Subject: I have found a CD that I think you would enjoy
|Jerry Douglas, Russ Barenberg, Edgar Meyer|
Skip Hop & Wobble
Genres: Country, Folk, Pop
Listen to Samples
Similarly Requested CDs
Satisfies My Desire for More "Strength in Numbers!"
Volkert Volkersz | Snohomish, WA United States | 02/07/2001
(5 out of 5 stars)
""The Telluride Sessions" by Strength in Numbers has been one of my favorite recordings since it came out around 1990. So far, the instrumental masters Jerry Douglas (dobro), Edgar Meyer (string bass), Mark O'Connor (fiddle), Bela Fleck (banjo) and Sam Bush (mandolin) have only done one complete--and superb--album together. Fortunately, they continue to appear on each other's albums, and often in new groups, such as this one featuring Douglas and Meyer, with the outstanding guitarist Russ Barenberg.While Strength in Numbers explores a blending of bluegrass, jazz, classical, folk, blues and even reggae, here Douglas/Barenburg/Meyer stick closer to the bluegrass and folksy side of things, probably because of the presence of a guitar player on all the cuts.This is a pleasant instrumental CD to put on and listen to, especially as background music in my school library. While the virtuosity of these guys is apparant on all the cuts--and they blend together nicely--it never comes out and "wows" you like it does on "Strength."I gave this CD a 5 star rating because I really do enjoy it. But on those days when I really need a musical pick-me-up, I still put on Strength in Numbers. I hope all five guys get together again, but in the mean time, this is one of the albums that satisfies my cravings, along with Bela Fleck's "Tales from the Acoustic Planet," as well as "Appalachia Waltz" and "Appalachian Journey" by Yo-Yo Ma, Edgar Meyer and Mark O'Connor and "Uncommon Ritual" by Edgar Meyer, with Bela Fleck and Mike Marshall."
Open Your Ears
Gary Popovich | Chesterfield, VA USA | 01/29/2000
(5 out of 5 stars)
"I am constantly astonished by the compositional skills, emsemble work, and flat out picking virtuosity that is displayed on "Skip, Hop, and Wobble." One could make a case that this effort is driven by any of the Bareberg/Douglas/Meyer triumverate, but that would miss the point. Like "Strength in Numbers," and the original "David Grisman Quintet" effort, "Skip, Hop, and Wobble" defies catagorization - forget about any preconceptions about bluegrass, jazz, classical, or whatever musical orientation brought you to this offering and just enjoy the mystery to the intro of "The Earl of Hynford/Open the Present" medley, the humour of "Squeezy Pig" and "Why Don't You Go Back to the Woods", the majesty of "The Years Between" and "Here on Earth", and the flat out drive of "Big Bug Shuffle" and "Big Sciota." And while you're at it, marvel at how much variety and complexity can be achieved with three instruments at the lower end of the tonal universe."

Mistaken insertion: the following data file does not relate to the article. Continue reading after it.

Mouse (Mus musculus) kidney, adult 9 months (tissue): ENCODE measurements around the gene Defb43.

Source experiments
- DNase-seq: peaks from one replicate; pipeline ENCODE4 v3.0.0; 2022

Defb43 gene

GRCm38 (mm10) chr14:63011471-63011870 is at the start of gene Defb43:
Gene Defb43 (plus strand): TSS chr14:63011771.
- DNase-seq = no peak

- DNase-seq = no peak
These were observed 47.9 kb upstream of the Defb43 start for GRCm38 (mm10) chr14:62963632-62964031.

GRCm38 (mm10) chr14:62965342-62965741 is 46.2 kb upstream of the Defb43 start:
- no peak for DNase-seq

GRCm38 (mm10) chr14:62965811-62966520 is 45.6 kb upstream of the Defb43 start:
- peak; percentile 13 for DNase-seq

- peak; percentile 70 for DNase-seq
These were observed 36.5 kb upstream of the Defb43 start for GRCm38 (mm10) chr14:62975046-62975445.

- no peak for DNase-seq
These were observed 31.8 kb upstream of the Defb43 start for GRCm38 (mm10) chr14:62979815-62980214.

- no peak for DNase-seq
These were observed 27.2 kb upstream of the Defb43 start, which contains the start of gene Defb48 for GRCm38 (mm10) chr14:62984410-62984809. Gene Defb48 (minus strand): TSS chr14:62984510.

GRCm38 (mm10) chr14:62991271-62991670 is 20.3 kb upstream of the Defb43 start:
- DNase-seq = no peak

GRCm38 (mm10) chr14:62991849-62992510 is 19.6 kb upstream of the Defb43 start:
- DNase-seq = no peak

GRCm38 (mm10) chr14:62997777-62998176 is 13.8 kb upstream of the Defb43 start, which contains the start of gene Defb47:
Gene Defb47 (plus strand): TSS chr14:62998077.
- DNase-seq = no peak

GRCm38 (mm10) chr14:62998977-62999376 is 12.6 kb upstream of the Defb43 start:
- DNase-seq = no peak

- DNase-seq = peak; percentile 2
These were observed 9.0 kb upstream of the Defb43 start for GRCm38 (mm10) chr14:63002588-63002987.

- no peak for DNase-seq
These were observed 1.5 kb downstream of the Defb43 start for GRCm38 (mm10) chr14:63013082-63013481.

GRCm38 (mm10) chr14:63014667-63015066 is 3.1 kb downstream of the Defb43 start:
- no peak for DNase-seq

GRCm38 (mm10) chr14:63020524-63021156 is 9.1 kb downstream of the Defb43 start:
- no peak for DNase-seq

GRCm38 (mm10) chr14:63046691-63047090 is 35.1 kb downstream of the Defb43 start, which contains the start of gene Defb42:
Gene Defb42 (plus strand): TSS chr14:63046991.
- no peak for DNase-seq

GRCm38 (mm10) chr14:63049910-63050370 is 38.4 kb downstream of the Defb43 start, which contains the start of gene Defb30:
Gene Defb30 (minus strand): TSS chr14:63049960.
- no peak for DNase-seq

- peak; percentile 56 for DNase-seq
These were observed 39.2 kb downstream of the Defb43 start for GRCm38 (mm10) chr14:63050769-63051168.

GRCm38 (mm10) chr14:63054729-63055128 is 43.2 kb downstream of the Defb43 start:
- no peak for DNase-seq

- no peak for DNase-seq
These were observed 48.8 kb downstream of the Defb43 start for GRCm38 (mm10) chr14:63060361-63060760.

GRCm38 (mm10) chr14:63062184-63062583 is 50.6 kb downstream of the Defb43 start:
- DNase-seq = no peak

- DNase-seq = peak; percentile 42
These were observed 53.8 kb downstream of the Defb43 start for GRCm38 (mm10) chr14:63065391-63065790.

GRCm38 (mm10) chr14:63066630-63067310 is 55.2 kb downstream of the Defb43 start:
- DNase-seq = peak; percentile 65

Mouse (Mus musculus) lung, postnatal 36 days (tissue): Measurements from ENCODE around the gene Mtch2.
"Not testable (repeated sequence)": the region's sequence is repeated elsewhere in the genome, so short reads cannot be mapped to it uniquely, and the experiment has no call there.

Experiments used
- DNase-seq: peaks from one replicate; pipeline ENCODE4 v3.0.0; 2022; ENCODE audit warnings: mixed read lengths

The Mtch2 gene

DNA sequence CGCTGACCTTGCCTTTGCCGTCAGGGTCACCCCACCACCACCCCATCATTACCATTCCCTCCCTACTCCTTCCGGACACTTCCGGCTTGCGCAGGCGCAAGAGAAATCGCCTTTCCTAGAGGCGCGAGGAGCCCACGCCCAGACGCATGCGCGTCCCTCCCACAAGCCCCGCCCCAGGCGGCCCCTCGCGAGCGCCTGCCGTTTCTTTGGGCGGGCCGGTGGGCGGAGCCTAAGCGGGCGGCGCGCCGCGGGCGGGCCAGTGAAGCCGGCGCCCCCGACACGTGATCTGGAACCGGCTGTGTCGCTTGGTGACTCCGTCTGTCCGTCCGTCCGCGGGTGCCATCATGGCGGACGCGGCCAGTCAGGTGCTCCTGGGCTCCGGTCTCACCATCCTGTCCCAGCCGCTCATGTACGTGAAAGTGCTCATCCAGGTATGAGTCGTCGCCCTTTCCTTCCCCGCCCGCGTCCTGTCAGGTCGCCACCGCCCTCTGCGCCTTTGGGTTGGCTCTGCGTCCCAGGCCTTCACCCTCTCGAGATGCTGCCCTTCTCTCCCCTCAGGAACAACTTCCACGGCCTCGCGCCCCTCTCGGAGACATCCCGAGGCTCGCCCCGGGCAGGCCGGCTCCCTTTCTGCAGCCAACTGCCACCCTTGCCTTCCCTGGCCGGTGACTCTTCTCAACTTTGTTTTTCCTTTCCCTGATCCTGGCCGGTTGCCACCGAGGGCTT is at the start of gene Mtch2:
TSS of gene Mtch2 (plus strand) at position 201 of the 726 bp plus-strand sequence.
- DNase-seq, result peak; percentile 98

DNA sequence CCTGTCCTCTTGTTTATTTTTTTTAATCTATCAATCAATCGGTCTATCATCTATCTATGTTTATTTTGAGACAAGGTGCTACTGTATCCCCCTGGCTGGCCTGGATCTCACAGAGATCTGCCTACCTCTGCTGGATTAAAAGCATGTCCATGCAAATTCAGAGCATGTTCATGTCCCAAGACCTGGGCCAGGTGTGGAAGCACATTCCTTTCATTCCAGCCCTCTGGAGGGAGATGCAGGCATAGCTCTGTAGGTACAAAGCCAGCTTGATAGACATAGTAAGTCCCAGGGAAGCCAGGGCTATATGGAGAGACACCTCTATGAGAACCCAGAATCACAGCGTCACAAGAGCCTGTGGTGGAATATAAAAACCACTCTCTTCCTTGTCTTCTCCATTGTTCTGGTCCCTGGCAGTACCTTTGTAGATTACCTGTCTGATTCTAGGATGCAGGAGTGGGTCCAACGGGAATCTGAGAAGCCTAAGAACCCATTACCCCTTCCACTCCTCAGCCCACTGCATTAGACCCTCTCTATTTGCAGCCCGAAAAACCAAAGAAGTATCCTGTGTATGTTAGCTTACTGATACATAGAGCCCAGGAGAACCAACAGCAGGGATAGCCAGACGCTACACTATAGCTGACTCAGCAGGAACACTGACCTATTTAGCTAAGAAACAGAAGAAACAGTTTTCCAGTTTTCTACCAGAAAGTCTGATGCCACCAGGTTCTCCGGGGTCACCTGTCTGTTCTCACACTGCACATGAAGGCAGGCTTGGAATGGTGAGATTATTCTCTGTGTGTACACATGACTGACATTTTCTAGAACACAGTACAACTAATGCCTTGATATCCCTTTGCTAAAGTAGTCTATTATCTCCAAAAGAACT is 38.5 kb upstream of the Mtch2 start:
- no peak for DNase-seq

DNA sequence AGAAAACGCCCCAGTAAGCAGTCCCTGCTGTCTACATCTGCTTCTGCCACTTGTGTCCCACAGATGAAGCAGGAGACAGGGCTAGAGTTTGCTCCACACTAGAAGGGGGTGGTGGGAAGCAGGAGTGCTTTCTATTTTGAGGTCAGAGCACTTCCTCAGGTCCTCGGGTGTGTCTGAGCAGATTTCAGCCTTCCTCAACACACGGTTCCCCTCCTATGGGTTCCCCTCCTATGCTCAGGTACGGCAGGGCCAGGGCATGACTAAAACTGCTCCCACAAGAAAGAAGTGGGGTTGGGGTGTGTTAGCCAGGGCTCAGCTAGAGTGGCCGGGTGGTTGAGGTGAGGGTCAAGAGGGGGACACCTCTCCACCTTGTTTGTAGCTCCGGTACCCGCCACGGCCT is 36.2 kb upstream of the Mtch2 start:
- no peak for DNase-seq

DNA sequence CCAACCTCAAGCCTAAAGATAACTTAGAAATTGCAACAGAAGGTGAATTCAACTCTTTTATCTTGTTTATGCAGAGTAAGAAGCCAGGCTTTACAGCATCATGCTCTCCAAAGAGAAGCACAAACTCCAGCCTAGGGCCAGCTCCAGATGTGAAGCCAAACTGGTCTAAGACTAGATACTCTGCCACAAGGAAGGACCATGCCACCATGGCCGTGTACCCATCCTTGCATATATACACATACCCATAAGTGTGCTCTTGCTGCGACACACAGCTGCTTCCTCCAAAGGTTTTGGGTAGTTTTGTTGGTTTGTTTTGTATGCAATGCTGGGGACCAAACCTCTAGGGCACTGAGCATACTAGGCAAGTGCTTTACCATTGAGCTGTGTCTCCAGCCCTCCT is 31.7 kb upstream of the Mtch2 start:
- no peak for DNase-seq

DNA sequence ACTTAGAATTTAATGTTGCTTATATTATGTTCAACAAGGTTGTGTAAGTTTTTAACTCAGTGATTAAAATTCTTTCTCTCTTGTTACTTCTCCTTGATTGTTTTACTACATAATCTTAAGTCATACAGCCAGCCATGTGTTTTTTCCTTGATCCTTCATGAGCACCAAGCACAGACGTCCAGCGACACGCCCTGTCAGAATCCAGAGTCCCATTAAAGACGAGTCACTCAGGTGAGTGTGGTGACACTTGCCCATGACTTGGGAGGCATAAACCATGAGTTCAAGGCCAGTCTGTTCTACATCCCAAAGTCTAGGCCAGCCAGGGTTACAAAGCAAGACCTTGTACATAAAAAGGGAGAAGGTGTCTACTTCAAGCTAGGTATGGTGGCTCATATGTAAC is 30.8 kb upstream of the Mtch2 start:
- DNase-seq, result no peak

Here on Earth
Simon Lowrie | Devon, England | 08/09/2003
(5 out of 5 stars)
"Here on Earth is the title of Track 11. I think I'm right in saying it's the loveliest piece of music I've ever heard in my 45 years on this particular planet. Maybe you can find better elsewhere in the galaxy, but I rather doubt it. I used to wonder why a melody so powerful, so magical, was also so fleeting, passing by in a moment and leaving you clawing the walls for more. Then one day I thought about the title again, and realized its woeful shortness is completely appropriate. The excellent sleeve notes say of track 11: "The intention in the title is matter of fact - simply that making music like this is one of the things we do in our life here on earth. It springs from a feeling of acceptance infused with awe and wonder." Not many evenings go by when I don't ask my CD to play at least tracks 1, 3, and 11, and "awe and wonder" sums up my reactions nicely. I have a couple of newgrass discs ('Into the Cauldron' and 'Telluride Sessions') where I feel the musicianship on offer sometimes exceeds the music itself, but the compositions here are all quite wonderful. This is especially true of those written by Russ Barenberg, who is also a guitarist of extraordinary brilliance - six strings of gold and purple, rich and vibrant and majestic. Jerry Douglas is the king of his instrument, while Edgar Meyer plays acoustic bass with his usual gusto, originality, and wit. (And if you're wondering how an instrument that big could ever be described as 'witty', it can only mean you haven't heard Mr Meyer play yet: often he sounds like he's sawing the poor thing up for firewood, not bowing it...)Their achievement is all the greater because they recorded this dazzling CD while being attacked by a hundred angry bees in the pouring rain. At least, that's what it sounds like. The background hiss varies from irksome to atrocious, and sabotages what ought to be a peerless masterpiece where even the album photos are a source of pleasure. With the world so full of burgers crying out for flipping, it's tragic that the sound engineer's undoubted talents are all going to waste in a recording studio. By calamitous misfortune, 'Here On Earth' is the worst affected track of all - another thousand bees join the party, and the rain turns into a torrential hailstorm. The bee-free version is probably playing on Radio Heaven right this moment.But such is life, and if you have a lousy hi-fi, or play this in your car, you probably won't notice. Either buy it or have yourself locked up, but forget about any kind of third option. My reason for writing this review is simply to thank every one of the musicians for this astonishing gift to me and everyone else who, due to them, now skips and hops and wobbles."